The popular Caribbean vacation destination of the Bahamas is set to introduce several new restriction changes that travelers should be aware of over the coming days. The move will make the Bahamas – famed for its idyllic beaches and paradisal settings – the latest in what is an ever-growing list of destinations around the world that have tightened their entry restrictions in order to better shield their inhabitants from Covid-19.
Unlike other destinations around the world, the restriction changes that are set to be put into place on the islands are broken down into stages, with some coming into effect on Monday and others following in the New Year – meaning travelers will need to ensure they read the changes carefully in order to avoid disappointment. Here’s everything you need to know about the planned entry restrictions changes for the Bahamas.
Bahamas Changes Entry Restrictions – Information For Travelers
A popular destination for both beach vacation and cruise enthusiasts, the Bahamas is making several changes to its testing requirements for travelers planning on entering the islands in the coming days. The changes are set to affect all incoming travelers, with both vaccinated and unvaccinated travelers needing to fulfil the requirements in order to be able to enter.
Travelers who are fully vaccinated against Covid-19 should be aware that from the 27th December, they will need to provide evidence of a negative Covid-19 test taken within 72 hours of the date of their arrival in the country in order to be able to enter. These tests can be either an RT-PCR test or Rapid Antigen Tests, which are also commonly referred to as lateral flow tests or ATK tests by some destinations.
For travelers who are not vaccinated against Covid-19, the rules are a little stricter. From December 27th, unvaccinated travelers will also need to provide evidence of a negative test result taken within 72 hours of arrival. However, for those above the age of 12, this test cannot be a Rapid Antigen test – it must be a Covid-19 RT-PCR (including PCR, NAA, NAAT, TMA or RNA) test result. Children between the ages of 2 and 11 may still use an antigen test as proof – but this too is set to change.
From January 7th, 2022, the Bahamas is changing its testing requirements to prohibit the use of Rapid Antigen Tests for negative test result purposes. The rule change affects both fully vaccinated travelers and unvaccinated travelers, and means that travelers will be forced to use the costlier but more accurate RT-PCR tests to prove that they do not have Covid-19 when they enter the country.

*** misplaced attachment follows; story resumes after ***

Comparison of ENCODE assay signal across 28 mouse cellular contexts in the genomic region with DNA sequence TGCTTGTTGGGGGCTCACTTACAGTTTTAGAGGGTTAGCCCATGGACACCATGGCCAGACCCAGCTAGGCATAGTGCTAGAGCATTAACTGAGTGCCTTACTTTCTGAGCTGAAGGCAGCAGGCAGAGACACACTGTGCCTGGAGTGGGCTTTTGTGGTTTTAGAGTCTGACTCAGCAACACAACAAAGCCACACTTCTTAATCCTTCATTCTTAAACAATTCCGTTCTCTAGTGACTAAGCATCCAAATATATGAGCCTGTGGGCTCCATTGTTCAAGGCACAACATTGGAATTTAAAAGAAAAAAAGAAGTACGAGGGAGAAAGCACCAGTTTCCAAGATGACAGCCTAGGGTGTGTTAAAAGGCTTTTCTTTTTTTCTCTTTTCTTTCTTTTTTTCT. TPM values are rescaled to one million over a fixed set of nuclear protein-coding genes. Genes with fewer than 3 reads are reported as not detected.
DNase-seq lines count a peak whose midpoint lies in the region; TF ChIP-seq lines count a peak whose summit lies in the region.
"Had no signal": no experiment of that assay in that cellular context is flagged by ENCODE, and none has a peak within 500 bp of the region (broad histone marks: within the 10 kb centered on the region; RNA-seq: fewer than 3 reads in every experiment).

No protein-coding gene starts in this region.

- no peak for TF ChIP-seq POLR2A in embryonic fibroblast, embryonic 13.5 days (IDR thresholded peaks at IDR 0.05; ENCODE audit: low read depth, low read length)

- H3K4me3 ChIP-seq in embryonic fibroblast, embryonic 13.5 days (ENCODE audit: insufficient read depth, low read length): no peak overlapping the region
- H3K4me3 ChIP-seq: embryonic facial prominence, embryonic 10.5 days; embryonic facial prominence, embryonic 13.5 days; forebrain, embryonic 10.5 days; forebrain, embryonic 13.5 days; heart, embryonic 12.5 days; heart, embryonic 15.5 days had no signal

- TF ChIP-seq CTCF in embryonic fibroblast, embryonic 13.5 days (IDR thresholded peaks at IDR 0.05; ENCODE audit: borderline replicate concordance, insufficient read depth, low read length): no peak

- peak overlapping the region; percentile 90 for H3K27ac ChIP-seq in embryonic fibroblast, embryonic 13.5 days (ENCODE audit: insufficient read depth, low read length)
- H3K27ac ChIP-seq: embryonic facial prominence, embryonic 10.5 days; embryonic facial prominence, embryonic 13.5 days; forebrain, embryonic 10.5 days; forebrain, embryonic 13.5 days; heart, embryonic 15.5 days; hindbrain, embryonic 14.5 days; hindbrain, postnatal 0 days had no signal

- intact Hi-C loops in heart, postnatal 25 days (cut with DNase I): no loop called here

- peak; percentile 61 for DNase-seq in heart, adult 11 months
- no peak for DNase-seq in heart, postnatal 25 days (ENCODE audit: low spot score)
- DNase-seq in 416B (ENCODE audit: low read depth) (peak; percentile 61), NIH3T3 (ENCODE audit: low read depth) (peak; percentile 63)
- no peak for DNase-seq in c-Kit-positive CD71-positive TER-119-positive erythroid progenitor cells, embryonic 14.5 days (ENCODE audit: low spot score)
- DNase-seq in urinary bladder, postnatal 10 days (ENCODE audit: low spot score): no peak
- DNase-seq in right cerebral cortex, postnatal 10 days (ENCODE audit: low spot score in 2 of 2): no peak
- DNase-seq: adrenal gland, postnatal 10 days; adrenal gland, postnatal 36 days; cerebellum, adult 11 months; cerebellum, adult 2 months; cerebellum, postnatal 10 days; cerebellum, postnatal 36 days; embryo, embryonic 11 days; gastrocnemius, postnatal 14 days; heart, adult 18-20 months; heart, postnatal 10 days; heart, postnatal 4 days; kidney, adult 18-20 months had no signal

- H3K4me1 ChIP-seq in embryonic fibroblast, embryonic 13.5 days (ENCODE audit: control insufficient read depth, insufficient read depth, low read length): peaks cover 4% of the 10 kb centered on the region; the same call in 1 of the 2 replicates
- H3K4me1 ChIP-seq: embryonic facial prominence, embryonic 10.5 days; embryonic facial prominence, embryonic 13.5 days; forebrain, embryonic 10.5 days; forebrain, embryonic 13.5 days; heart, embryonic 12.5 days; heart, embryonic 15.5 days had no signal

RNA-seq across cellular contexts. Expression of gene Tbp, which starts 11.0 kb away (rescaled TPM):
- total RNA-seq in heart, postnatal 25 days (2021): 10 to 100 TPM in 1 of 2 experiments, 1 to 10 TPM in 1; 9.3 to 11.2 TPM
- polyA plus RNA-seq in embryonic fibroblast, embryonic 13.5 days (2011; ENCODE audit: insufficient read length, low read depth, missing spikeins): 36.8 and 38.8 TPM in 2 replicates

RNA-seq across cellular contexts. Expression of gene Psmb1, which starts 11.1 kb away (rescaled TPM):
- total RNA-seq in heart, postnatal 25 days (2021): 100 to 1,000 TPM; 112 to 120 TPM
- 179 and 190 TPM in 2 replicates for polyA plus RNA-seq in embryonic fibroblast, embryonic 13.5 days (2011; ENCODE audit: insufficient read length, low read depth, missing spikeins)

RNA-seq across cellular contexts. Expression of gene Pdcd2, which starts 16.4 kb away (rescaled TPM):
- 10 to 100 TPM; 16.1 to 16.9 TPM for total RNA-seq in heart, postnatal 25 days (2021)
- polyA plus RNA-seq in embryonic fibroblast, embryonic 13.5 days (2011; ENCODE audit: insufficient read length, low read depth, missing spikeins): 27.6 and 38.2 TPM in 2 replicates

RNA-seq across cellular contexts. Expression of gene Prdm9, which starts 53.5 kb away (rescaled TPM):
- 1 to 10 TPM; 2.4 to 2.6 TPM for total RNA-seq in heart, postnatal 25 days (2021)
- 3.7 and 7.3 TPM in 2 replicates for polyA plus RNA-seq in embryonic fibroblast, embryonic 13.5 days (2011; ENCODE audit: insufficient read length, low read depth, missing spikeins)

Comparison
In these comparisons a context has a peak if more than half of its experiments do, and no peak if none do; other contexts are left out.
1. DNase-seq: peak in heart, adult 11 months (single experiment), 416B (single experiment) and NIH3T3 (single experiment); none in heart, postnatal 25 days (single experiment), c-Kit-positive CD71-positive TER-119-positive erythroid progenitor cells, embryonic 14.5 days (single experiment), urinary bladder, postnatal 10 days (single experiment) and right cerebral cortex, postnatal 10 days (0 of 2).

Making the announcement of the changes on Thursday, the Prime Minister of the Bahamas Philip Davis explained that the entry rules must change just as the virus itself has changed. Davis went on:
“Countries around the world are pursuing new strategies to contain the worst impact of the virus. We need to do the same here now. We want to reduce the impact, which unfortunately will be severe, on our clinics and hospitals.”
After several periods without any cases of Covid-19 other the past few months, the past few days have seen sharp spikes in the number of positive cases in the country, with the daily average over the past week currently standing at 58. Around 40% of the country have had one dose of a vaccine, with 38% fully vaccinated.
This article originally appeared on Travel Off Path. For the latest breaking news that will affect your next trip, please visit: Traveloffpath.com
↓ Join the community ↓
The Travel Off Path Community FB group has all the latest reopening news, conversations, and Q&A’s happening daily!
SUBSCRIBE TO OUR LATEST POSTS
Enter your email address to subscribe to Travel Off Path’s latest breaking travel news, straight to your inbox
Disclaimer: Current travel rules and restrictions can change without notice. The decision to travel is ultimately your responsibility. Contact your consulate and/or local authorities to confirm your nationality’s entry and/or any changes to travel requirements before traveling. Travel Off Path does not endorse traveling against government advisories